Thursday, November 3, 2011

A Different Kind of Normal

There seem to be a few different camps from which people come in the adoption world. Those who have wanted to do this for forever and are completely convinced of what they are doing. Those who always vaguely thought it could be a cool thing but figured they'd see about it after having a few biological kids. Those who never gave it a thought, never assumed they'd have to and are now faced with the choice of either pursuing adoption or not becoming parents.  There might be others, but those are the three with which I've had contact. 

In the first two camps, it seems like there's often this romantic view of adoption. This beautiful picture of how God has loved us and adopted us and wouldn't it be awesome for us to bring a child into our family this way, a child who otherwise would likely have an awful life?  There's sometimes not really any understanding of the amount of grief an adopted child will have to work through, perhaps a callous view of birth parents and a subconscious assigning to them the label of "irresponsible", and an oversimplified understanding of what it will take to parent a child whose life story is, as some adoption books call it, a "different kind of normal."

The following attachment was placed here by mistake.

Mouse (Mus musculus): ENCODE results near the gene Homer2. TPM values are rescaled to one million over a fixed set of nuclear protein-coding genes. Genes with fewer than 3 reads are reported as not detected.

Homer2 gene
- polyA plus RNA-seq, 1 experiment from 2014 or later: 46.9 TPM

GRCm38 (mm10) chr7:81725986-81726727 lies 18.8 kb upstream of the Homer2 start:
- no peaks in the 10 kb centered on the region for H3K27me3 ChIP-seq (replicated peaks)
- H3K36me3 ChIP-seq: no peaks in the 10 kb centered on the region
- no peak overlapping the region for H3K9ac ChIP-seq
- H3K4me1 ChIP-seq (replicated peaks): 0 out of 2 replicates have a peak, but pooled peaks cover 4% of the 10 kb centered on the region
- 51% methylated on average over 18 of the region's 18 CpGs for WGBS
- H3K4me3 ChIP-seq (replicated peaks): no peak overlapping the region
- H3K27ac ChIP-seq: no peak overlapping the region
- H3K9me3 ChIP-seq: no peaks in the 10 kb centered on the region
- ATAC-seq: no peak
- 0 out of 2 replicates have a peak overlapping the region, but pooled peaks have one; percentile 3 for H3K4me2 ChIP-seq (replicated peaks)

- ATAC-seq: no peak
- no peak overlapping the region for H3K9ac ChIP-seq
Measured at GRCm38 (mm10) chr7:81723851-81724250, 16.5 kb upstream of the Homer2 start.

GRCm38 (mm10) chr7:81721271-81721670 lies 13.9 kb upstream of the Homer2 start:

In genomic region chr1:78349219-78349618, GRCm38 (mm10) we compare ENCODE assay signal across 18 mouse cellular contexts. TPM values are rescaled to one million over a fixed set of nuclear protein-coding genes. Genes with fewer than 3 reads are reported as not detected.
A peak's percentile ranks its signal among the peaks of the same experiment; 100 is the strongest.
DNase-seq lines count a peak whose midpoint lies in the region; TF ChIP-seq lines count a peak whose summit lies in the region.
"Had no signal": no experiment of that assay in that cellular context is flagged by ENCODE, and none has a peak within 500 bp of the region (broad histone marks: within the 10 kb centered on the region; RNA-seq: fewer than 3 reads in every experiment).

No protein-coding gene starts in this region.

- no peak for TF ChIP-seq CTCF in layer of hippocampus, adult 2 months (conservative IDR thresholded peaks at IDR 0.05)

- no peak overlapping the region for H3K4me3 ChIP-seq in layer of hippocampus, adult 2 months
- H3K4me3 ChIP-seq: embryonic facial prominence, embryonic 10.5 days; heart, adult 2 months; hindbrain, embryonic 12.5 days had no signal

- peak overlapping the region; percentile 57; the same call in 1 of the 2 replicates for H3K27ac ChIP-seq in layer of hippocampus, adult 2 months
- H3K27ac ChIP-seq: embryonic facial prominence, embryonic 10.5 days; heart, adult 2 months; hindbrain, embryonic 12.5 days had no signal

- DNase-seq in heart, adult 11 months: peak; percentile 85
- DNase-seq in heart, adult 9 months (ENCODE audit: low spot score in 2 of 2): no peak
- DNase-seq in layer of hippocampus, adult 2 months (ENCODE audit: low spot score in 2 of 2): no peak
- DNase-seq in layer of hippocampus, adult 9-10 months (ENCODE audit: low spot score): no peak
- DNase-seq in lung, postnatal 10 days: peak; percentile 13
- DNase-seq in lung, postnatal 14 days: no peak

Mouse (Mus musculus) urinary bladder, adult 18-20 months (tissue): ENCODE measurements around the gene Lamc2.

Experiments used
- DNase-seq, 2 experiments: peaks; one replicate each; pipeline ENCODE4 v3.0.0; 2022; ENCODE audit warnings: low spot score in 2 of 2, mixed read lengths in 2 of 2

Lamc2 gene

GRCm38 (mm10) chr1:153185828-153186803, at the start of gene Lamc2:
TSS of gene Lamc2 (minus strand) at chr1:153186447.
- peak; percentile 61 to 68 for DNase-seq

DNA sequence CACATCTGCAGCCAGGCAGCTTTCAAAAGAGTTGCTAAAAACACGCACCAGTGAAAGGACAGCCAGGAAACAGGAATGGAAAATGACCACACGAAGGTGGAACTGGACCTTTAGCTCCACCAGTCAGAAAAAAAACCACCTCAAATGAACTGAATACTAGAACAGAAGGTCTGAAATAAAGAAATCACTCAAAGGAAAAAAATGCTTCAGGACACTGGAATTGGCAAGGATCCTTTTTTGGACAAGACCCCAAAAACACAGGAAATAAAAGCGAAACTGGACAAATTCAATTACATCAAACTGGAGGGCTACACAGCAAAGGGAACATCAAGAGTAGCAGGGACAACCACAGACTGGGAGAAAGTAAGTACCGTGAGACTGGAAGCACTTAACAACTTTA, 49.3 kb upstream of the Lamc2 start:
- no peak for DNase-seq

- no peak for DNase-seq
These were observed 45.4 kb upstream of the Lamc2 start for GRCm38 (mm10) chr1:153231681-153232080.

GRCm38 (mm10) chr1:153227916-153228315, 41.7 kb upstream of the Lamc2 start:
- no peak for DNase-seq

If you've followed my blog, you know we probably fall into that second camp. The couple who was never totally convinced we planned to do this but had it vaguely on the radar, who loved the theological picture of adoption and thought that this could be a really great way to grow our family...someday.  When faced with years of secondary infertility, however, adoption was thrust into a very stark light. It became something that wasn't just a romantic possibility, but a very present reality if we wanted to see our family grow.  Suddenly, it became very important to really know what this entailed - to break out of some of the romance and really see what it will take to be good adoptive parents. One the one hand, to be reminded that there is most certainly something incredible and beautiful and deeply theological about the process. On the other hand, to be faced with statistics and trainings and books and articles all geared towards preparing us for that different kind of normal. How to talk to your adoptive child about his or her life story and birth parents, how to answer blatantly ignorant questions on the playground or at the mall about the demographics of your family, what type of openness to choose, whether to interim foster the child you adopt or go with direct placement and, of course, the particular challenges and opportunities with transracial adoption.